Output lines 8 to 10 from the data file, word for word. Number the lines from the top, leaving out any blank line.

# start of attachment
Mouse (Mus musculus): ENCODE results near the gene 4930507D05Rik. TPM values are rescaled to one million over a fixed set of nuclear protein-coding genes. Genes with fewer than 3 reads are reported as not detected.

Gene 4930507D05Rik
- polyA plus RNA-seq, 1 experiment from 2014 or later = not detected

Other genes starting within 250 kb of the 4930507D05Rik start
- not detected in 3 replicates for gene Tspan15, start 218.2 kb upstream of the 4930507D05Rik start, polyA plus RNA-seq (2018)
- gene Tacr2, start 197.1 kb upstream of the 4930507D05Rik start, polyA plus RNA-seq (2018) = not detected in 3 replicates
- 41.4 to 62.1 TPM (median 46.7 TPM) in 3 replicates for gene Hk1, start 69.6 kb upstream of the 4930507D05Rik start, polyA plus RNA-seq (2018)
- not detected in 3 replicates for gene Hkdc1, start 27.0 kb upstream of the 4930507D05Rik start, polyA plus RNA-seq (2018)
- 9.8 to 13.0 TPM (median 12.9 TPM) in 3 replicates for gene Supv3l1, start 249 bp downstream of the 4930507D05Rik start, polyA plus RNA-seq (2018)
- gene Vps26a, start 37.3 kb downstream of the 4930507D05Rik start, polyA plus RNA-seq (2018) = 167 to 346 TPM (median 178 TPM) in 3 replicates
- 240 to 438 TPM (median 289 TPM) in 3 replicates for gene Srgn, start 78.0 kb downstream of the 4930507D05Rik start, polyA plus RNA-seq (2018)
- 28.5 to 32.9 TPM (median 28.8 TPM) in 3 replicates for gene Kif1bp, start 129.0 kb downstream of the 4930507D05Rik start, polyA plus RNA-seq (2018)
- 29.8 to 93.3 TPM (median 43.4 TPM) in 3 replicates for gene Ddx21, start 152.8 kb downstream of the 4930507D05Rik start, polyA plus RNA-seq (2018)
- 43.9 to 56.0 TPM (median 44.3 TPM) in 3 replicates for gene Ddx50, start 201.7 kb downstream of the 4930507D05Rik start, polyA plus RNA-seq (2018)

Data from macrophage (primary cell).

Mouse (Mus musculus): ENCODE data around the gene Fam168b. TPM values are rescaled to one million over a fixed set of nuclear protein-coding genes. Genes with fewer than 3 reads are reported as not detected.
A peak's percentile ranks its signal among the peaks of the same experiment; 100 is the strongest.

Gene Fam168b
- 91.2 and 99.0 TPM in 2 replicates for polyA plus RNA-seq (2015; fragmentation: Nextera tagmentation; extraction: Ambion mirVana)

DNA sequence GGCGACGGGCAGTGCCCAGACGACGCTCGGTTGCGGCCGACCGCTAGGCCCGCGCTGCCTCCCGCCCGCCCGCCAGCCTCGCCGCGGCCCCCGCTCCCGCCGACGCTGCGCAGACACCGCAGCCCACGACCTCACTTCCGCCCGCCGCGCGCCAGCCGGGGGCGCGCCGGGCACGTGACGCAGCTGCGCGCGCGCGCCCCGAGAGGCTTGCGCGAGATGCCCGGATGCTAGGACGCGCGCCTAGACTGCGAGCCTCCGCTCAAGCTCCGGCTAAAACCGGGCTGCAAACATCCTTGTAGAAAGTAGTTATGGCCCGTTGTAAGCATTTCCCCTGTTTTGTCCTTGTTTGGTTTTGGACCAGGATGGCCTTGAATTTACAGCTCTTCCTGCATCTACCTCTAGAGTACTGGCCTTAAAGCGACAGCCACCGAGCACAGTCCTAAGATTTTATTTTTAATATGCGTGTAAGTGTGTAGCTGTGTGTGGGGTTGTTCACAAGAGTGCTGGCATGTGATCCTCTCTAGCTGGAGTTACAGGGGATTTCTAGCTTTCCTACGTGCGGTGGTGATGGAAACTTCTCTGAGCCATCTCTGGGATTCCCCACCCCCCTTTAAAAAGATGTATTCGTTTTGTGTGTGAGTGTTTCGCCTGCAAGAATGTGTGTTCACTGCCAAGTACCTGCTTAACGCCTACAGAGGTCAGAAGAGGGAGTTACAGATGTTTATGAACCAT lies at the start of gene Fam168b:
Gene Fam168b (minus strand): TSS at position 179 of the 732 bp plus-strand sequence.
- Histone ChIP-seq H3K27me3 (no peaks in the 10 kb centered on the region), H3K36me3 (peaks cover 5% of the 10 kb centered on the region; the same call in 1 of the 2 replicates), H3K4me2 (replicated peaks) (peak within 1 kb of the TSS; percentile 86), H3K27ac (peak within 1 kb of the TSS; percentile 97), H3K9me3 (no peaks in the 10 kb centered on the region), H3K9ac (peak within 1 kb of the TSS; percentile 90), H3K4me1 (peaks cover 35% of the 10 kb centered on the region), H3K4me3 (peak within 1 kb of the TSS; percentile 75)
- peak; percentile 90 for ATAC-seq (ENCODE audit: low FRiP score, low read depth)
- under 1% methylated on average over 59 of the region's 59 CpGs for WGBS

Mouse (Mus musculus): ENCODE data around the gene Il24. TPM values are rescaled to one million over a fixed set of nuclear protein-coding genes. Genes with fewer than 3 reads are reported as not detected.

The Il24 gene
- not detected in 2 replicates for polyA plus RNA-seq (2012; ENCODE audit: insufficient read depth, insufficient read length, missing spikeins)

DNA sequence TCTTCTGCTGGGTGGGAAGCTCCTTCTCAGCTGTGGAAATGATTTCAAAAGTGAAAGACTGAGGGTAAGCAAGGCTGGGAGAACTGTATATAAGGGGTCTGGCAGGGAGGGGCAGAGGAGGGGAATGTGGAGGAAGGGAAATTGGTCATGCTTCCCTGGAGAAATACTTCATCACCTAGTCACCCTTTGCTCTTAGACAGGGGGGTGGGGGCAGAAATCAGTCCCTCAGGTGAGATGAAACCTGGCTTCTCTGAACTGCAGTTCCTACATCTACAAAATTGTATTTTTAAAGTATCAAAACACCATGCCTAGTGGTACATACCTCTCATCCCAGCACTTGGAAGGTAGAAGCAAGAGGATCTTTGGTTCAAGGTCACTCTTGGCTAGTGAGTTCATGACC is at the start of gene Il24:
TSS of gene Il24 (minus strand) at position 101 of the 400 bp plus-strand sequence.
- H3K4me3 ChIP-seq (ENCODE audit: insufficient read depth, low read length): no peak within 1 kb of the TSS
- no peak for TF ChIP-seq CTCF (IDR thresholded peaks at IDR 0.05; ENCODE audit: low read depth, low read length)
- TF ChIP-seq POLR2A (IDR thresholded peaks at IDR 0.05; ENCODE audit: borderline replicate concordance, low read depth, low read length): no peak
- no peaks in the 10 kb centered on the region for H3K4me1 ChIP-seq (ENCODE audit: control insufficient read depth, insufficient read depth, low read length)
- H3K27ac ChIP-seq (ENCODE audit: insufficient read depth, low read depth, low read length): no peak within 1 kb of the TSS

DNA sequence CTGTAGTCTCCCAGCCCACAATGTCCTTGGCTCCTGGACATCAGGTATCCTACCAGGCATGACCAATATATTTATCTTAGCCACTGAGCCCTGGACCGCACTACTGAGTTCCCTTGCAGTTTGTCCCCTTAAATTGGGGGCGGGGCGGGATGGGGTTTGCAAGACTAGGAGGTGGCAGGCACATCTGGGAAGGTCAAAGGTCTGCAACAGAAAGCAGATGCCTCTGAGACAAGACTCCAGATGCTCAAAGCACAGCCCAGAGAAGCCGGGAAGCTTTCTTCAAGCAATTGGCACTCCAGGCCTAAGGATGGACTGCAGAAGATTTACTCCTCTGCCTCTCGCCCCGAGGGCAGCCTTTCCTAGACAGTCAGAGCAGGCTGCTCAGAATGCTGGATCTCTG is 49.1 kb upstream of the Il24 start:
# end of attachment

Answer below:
- not detected in 3 replicates for gene Hkdc1, start 27.0 kb upstream of the 4930507D05Rik start, polyA plus RNA-seq (2018)
- 9.8 to 13.0 TPM (median 12.9 TPM) in 3 replicates for gene Supv3l1, start 249 bp downstream of the 4930507D05Rik start, polyA plus RNA-seq (2018)
- gene Vps26a, start 37.3 kb downstream of the 4930507D05Rik start, polyA plus RNA-seq (2018) = 167 to 346 TPM (median 178 TPM) in 3 replicates